A few other technical points are interesting. In his fifth point, Clive implies that if we do not know how many of the teenage vapers in the study used nicotine — many do not — then that is a problem. I cannot imagine why. If the empirical results actually did support the claim that vaping causes smoking, why would it matter? There are other mechanisms than acquiring a taste for nicotine that could be causing it. After all, isn’t the claim that e-cigarettes are so good a substitute for smoking because they mimic the feel and action of smoking? So why would we assume that if there were a gateway effect, it was not caused by those.
Moreover, consider what would happen if there really is a gateway effect, and it only occurs among those vaping nicotine. Imagine some hypothetical empirical result that genuinely supported the gateway claim, but it did not differentiate between vapers who used nicotine and not. Then the true gateway effect would be greater the estimated magnitude. The result would be attenuated by counting among in the exposed population some people who did not actually have the relevant exposure. Similarly in his fourth point, Clive suggests that poor measures of vaping and smoking status should cause us to doubt the claim. But if the measure of vaping was “ever tried one puff” and the study showed a gateway effect (again: hypothetically, genuinely), then the result would probably be attenuated for actual vapers (assuming that the effect only manifested after some quantity of vaping rather than one puff). On the other hand, if the measure of taking up smoking were similarly overly expansive, then the quantitative result would be biased upward: more people would be identified as gateway cases of actual smoking (rather than just trying a puff of a cigarette) than actually were. On the other hand, if a study showed an effect based on that expansive definition, they it would almost certainly mean there was some real gateway effect; it is difficult to imagine something that increased the trying of cigarettes that did not increase the probability of some of those trialers becoming smokers.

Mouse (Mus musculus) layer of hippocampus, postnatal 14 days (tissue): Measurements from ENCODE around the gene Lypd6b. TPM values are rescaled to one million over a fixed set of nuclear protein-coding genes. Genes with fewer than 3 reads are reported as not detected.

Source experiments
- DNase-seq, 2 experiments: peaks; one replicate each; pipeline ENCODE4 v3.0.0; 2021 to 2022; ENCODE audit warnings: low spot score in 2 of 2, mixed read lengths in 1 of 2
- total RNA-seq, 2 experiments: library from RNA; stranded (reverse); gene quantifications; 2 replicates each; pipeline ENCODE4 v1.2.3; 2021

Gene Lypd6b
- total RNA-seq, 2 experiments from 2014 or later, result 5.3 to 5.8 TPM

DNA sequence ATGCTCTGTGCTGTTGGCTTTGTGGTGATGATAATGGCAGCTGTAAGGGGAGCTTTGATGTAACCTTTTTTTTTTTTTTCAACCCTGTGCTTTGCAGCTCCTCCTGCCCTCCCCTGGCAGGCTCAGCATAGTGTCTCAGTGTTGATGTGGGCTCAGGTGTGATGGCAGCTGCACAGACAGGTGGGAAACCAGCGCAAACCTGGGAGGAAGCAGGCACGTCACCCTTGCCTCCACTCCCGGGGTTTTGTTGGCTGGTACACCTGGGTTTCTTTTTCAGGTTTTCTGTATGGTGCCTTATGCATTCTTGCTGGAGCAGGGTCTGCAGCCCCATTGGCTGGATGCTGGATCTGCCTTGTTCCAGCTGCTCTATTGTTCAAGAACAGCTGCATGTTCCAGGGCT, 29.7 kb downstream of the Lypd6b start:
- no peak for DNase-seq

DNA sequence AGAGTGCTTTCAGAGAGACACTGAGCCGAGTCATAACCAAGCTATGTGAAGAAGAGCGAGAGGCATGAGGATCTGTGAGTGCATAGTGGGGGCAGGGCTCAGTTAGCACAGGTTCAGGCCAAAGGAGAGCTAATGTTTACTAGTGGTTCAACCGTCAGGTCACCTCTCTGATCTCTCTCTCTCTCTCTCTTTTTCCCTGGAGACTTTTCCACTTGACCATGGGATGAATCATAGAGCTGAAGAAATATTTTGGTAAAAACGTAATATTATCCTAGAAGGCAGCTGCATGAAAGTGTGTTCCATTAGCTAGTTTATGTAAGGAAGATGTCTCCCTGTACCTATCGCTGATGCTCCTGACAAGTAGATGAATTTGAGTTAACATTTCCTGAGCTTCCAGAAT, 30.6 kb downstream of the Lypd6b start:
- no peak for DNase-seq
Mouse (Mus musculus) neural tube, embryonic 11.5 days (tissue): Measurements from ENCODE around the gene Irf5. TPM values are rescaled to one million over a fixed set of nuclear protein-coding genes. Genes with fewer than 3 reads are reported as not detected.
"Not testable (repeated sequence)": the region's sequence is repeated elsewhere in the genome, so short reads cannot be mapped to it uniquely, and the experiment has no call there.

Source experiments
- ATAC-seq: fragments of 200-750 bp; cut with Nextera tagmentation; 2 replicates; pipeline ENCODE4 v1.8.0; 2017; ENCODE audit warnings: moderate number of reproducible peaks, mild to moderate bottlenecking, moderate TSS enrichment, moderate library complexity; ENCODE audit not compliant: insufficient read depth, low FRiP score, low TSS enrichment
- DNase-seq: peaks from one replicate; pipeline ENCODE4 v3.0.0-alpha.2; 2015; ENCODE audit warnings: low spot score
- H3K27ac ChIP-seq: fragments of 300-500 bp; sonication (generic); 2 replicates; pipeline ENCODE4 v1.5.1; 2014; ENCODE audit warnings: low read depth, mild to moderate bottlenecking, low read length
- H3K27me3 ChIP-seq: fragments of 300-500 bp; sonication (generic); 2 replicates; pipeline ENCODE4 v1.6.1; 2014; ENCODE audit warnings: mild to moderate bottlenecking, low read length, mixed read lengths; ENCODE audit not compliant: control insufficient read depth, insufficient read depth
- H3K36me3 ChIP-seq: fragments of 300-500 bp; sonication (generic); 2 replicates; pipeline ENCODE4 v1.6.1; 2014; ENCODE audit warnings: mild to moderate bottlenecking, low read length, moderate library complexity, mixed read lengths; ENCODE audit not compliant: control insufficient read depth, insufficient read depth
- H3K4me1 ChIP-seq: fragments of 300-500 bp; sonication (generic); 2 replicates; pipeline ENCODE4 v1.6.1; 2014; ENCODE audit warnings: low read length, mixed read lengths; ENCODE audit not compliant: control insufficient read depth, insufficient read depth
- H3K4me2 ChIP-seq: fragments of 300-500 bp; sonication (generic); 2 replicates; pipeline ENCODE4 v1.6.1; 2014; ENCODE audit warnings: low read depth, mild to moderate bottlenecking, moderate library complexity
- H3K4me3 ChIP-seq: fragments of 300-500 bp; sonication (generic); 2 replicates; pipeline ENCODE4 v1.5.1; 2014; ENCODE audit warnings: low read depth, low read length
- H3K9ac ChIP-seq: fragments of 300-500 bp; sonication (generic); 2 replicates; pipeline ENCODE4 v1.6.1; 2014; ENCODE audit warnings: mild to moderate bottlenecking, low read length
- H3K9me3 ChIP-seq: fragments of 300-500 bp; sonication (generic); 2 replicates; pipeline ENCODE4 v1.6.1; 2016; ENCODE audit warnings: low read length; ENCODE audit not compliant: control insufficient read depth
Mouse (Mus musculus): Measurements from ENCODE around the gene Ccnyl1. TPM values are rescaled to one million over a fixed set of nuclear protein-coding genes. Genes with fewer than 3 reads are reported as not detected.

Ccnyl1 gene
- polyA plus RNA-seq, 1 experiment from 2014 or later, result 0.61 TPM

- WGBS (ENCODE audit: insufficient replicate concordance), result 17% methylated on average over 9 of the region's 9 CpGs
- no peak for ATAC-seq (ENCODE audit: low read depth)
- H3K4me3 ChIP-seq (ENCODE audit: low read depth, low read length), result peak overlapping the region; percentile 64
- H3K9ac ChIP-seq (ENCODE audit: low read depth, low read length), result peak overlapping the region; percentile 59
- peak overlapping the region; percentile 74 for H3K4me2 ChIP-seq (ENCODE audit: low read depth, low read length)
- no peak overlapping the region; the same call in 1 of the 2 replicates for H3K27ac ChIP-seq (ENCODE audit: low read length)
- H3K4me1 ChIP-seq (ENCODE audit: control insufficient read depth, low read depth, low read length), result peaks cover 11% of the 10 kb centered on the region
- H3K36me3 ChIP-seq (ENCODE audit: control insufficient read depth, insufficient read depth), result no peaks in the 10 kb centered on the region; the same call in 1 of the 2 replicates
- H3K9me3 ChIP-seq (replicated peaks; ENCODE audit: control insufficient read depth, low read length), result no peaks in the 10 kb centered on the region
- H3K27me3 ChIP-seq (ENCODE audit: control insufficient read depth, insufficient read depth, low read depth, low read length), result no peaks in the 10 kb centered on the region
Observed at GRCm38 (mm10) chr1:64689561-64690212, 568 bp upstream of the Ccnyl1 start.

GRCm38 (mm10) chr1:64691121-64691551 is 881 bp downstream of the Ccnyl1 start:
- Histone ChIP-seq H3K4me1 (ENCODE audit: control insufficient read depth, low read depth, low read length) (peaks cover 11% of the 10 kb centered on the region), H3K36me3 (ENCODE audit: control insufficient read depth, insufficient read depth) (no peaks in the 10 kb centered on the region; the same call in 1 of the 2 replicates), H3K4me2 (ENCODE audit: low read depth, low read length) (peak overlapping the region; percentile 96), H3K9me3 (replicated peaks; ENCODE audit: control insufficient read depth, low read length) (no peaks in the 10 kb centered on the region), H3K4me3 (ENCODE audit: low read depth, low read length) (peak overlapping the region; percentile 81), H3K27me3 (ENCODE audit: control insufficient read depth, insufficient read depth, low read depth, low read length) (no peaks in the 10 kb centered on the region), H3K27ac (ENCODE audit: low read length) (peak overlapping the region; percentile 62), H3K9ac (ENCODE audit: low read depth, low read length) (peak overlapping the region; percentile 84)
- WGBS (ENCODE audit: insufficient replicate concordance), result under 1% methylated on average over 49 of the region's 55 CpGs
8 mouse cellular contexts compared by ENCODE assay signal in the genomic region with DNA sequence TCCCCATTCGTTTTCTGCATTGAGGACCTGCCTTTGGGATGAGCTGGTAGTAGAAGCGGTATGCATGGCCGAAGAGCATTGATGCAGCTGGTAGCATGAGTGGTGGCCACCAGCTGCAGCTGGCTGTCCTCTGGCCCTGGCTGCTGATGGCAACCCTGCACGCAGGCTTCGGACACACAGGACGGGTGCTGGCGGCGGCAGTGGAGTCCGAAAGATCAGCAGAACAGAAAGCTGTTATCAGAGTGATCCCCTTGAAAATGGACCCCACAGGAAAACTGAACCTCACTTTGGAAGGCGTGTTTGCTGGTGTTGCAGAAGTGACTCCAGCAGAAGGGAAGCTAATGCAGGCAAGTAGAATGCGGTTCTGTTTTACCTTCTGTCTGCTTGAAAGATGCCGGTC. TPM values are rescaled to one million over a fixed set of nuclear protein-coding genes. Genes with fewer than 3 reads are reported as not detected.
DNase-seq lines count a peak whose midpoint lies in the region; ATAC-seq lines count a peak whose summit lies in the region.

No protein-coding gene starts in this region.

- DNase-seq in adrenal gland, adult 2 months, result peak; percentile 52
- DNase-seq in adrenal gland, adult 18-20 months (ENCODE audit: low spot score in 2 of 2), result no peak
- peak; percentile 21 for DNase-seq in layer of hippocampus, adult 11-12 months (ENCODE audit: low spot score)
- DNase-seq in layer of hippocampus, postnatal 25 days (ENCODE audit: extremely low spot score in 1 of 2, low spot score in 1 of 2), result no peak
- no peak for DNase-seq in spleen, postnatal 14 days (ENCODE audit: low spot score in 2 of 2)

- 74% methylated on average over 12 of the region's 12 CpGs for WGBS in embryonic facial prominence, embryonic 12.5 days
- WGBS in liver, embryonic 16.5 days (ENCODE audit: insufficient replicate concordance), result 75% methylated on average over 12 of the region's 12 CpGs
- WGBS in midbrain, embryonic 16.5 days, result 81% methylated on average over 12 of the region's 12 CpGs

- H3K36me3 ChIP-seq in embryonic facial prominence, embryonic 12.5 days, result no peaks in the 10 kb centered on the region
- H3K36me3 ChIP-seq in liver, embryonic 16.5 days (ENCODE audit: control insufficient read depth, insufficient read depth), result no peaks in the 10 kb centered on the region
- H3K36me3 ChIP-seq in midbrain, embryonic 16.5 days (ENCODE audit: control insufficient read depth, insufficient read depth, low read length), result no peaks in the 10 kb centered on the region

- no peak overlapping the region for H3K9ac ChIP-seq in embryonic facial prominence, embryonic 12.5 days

The point is here is that if you are going to try to analyze what the statistics actually mean, it is more complicated than just saying “they are not the best possible measures and therefore the result is not right.”
A final observation in this disjoint collection: In my analyses, I have emphasized the extraordinary nature of the gateway claim. I explain it more in my paper, but basically the issue is why would someone using a low-risk product, someone who would not have otherwise used the high-risk product, ever want to switch to the high-risk product? It is such an odd and unnatural behavior pattern that it would take extremely compelling evidence to legitimately overcome the doubt we should have about it occurring. (Which is to say, occurring much; as noted, given millions of chances, many very odd things will happen at least once.) However, I may have overstated this logic by not making clear it applies to people who have happily settled in to using the low-risk product. It does not necessarily describe someone who just tries the low-risk tobacco product and is enamoured with it but finds it unsatisfying and so shops around other options.
This scenario is interesting because it could mean that there is substantial gateway from the state “trying e-cigarettes and not adopting them” even when there is no measurable gateway from actually being a vaper. It would also mean that the gateway was caused by the fact that in the absence of e-cigarettes this individual would have remained ignorant of the fact that he really liked smoking — as opposed to being someone who would genuinely not want to smoke, and was made to want to smoke by using another product.
It is an interesting scientific question. Anyone who bristles at the presentation of the interesting question should probably just stay away from analyzing the science, since his interest is issue activism and not science. That is a valid role to adopt, of course, but if that is the chosen role, it might be wiser to focus on core arguments that live in that gap rather than fiddly scientific points. One more of those core arguments follows immediately from this interesting scientific question, by the way: In that story, stumbling upon the gateway and discovering the joy of smoking made this individual better off. Indeed, it is difficult to imagine any gateway case who is not made better off, since they still have the option of sticking with the low-risk product unless they like smoking a lot better. So a question to put in the unexamined missing steps is, “what business does anyone else have declaring that this individual should be denied the chance to make that choice?”